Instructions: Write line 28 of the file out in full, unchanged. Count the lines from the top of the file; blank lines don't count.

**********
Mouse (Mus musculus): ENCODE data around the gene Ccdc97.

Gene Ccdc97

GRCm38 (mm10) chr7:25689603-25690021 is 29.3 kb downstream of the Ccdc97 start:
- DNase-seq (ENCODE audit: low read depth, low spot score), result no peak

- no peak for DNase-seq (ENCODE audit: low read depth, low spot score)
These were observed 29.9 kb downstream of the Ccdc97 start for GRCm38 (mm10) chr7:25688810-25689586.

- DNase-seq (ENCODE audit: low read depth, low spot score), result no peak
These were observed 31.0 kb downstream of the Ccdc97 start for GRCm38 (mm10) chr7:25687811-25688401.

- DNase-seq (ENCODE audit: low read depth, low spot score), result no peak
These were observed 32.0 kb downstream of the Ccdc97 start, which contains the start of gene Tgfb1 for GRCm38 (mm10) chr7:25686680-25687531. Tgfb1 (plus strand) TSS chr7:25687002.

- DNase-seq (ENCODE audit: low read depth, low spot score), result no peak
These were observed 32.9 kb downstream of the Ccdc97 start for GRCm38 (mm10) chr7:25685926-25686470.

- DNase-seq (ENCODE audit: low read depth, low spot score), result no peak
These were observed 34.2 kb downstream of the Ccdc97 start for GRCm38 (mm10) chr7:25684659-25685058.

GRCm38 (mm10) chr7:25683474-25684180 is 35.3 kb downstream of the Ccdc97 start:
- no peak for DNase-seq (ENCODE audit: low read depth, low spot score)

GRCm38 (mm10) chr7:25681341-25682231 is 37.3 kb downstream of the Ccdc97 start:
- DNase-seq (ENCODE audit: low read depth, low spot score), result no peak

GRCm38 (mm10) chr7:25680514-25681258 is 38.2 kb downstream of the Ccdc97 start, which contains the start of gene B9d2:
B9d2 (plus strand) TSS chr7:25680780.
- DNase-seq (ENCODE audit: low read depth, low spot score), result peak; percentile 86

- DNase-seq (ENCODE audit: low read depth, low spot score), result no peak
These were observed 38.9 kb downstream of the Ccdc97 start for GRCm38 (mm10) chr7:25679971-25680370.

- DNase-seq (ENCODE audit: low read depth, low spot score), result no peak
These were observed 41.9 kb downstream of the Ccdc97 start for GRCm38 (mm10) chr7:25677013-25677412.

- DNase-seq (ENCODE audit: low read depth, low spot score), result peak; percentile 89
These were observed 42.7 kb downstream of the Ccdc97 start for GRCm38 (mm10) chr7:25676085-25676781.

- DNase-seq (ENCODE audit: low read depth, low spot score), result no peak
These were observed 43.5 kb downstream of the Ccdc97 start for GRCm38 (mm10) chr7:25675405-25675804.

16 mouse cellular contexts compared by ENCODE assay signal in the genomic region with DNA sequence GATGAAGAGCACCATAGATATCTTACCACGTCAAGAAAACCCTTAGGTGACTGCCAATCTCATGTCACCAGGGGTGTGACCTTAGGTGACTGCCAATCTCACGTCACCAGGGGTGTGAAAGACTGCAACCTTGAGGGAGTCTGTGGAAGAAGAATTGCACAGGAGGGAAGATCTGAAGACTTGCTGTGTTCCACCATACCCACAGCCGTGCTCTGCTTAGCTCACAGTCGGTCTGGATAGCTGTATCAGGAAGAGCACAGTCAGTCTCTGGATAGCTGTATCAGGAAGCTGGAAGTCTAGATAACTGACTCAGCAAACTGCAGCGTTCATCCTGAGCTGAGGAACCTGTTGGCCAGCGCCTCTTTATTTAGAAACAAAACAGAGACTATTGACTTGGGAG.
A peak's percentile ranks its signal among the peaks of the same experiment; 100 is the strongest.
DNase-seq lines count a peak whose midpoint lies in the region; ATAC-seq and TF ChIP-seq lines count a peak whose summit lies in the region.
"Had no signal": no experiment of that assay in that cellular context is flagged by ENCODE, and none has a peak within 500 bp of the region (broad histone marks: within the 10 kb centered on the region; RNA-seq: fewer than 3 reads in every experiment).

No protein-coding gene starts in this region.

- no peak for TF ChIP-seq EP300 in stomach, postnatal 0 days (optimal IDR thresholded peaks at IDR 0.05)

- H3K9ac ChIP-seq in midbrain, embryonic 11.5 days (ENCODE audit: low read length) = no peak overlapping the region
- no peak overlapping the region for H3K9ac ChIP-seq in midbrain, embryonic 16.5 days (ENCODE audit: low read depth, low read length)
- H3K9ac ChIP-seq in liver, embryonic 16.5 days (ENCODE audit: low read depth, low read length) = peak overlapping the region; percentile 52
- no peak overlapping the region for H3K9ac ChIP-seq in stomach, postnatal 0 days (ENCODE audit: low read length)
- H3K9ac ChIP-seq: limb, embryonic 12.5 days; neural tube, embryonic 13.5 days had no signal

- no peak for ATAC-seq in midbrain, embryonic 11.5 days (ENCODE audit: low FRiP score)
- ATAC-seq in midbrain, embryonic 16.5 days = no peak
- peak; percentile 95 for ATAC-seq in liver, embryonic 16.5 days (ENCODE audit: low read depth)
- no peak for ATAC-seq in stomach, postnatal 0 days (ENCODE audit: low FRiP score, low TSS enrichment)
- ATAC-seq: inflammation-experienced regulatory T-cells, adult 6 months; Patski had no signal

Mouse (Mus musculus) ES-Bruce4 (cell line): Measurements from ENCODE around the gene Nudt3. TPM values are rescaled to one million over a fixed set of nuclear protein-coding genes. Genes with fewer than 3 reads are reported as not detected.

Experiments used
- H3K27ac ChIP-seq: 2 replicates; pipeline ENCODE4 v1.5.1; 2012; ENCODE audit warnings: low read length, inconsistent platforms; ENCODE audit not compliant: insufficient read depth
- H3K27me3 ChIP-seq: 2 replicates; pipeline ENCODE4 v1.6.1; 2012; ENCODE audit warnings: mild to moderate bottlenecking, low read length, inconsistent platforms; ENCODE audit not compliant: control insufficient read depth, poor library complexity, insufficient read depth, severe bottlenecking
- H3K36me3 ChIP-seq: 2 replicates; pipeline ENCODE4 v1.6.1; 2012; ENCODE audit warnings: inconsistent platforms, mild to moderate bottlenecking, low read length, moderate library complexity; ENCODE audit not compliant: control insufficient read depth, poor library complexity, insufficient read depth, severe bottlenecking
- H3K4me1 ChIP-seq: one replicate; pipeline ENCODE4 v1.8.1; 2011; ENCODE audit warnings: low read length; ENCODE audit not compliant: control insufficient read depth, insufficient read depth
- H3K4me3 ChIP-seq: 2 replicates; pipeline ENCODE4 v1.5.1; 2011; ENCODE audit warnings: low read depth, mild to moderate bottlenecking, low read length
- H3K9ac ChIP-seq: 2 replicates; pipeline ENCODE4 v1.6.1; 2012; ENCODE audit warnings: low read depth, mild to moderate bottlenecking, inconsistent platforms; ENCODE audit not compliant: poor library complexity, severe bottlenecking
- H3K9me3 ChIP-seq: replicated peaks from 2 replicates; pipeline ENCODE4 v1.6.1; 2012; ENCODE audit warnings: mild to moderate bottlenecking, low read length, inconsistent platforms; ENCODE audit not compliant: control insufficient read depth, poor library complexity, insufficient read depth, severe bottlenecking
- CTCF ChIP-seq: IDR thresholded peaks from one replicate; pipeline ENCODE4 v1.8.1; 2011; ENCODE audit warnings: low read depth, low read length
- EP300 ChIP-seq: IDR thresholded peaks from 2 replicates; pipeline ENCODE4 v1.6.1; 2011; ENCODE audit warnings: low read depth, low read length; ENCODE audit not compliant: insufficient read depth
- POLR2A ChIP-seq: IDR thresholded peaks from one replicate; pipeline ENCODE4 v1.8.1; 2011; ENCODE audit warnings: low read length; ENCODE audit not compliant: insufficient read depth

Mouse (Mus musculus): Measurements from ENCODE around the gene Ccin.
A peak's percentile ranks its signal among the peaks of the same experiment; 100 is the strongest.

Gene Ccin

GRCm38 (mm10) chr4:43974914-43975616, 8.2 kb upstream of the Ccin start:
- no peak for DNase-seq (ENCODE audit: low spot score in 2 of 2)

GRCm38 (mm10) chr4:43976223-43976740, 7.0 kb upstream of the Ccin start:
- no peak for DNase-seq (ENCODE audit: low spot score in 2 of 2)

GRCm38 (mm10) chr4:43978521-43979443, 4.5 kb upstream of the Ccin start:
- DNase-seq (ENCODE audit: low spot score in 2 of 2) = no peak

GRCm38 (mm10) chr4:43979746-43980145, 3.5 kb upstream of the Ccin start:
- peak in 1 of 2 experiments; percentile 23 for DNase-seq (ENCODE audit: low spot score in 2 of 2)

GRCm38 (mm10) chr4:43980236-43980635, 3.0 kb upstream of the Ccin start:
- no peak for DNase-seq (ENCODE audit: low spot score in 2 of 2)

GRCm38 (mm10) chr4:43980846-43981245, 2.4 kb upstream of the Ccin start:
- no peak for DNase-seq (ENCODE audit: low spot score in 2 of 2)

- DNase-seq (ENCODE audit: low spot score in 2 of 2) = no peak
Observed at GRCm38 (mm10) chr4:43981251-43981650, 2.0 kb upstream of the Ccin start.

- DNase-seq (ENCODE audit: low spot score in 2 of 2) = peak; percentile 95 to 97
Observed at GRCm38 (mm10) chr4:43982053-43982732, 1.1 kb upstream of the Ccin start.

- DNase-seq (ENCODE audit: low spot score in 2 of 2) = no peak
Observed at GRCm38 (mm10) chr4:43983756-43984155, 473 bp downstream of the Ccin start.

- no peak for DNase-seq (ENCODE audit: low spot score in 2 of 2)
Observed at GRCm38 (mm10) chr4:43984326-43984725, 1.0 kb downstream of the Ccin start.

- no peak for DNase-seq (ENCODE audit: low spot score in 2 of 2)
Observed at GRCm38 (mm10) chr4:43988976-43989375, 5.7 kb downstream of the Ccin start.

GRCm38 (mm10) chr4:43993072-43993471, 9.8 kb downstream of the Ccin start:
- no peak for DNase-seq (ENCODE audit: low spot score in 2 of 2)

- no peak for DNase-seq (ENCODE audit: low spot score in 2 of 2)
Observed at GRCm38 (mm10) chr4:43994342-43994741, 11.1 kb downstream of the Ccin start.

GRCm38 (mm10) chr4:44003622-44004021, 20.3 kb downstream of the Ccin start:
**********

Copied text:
- DNase-seq (ENCODE audit: low read depth, low spot score), result no peak